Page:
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Why nearly 40,000 caramel-scented rabies vaccines landed around Burlington last week

Peter Hirschfeld
Colchester Point photographed from above in 2016.

Last Friday, Owen Montgomery spent the day in a helicopter, flying over Burlington and surrounding towns and dropping more than 30,000 packets of frozen rabies vaccines.

The U.S. Department of Agriculture Wildlife Services program that Montgomery works with does this every summer to try to manage rabies in raccoons, skunks and foxes across the state. But this is the first year in over two decades there’s been an extra vaccine drop in Vermont. That’s because of a localized rabies outbreak in Chittenden County wildlife.

“It all started in March of 2021 in Williston, there was a skunk at a housing development,” Montgomery said. Since then, about two dozen raccoons, skunks, and foxes have tested positive for rabies in the greater Burlington area. Before that, there hadn’t been a rabies case outside a bat in the region in years.

“There were several weeks last year where we would just always get a positive,” said Dr. Natalie Kwit, a veterinarian at the Vermont Department of Health. “It was kind of like, ‘Oh no, here’s another.’”

It’s not clear why the rabies virus has taken off in wildlife around Burlington — the population of raccoons and skunks around the city has grown in recent years, and the mandatory composting law could be providing the animals with a steady food source.

So far, Kwit said there hasn’t been evidence that people or pets in the region are getting exposed to rabies more often. But that’s the concern, and why the federal agency green-lit a plan to spread nearly 40,000 packets of rabies vaccines from Milton to South Burlington by helicopter, vehicle, and hand last week for wildlife to find.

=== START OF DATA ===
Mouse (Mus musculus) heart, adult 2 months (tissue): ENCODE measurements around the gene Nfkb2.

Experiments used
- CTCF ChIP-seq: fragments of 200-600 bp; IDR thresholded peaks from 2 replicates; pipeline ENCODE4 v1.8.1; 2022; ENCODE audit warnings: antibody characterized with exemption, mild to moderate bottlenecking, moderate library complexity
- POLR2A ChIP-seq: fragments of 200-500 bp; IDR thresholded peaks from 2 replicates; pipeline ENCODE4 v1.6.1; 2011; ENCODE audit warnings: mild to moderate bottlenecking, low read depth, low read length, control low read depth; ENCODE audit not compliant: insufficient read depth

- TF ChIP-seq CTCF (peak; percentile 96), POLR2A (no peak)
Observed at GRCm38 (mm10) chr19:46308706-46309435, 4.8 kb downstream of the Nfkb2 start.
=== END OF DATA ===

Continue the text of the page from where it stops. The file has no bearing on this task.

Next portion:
The bait is small and pungent. They’re covered with a sticky brown coating to attract animals. “This one actually smells pretty lovely,” Kwit said. “It smells like a Nilla wafer.”

Inside is a pressurized packet filled with liquid vaccine. When an animal bites into it, it squirts in their mouth.

"It's a live adenovirus vaccine that triggers the antibody response in the animal," Montgomery explained. The vaccine becomes inactive very quickly in the environment.

He emphasized there are not environmental or public health hazards to the vaccines. "This has been tested and tested and tested a long time," he said. "If it wasn't safe for the environment, then trust me, they wouldn't let us do it."

Not all of the vaccines get to their intended targets. Squirrels take them, and so do possums and feral cats. “There are trees that have got to be full of these baits in the city,” Montgomery said.

He estimates about 20% of the packets he drops will reach the raccoons, skunks and foxes he wants to inoculate.

“The reason for putting that amount of density of baits on the landscape is to afford an opportunity to all of our target animals to possibly find one and uptake the bait.”

He's getting ready to do the whole thing again in August.

For the Vermont USDA Rabies Hotline, call 1-800-4-RABIES (1-800-472-2437) or 1-802-223-8690.

Have questions, comments or tips? Send us a message or reach out to reporter Lexi Krupp:


Lexi covers science and health stories for Vermont Public.
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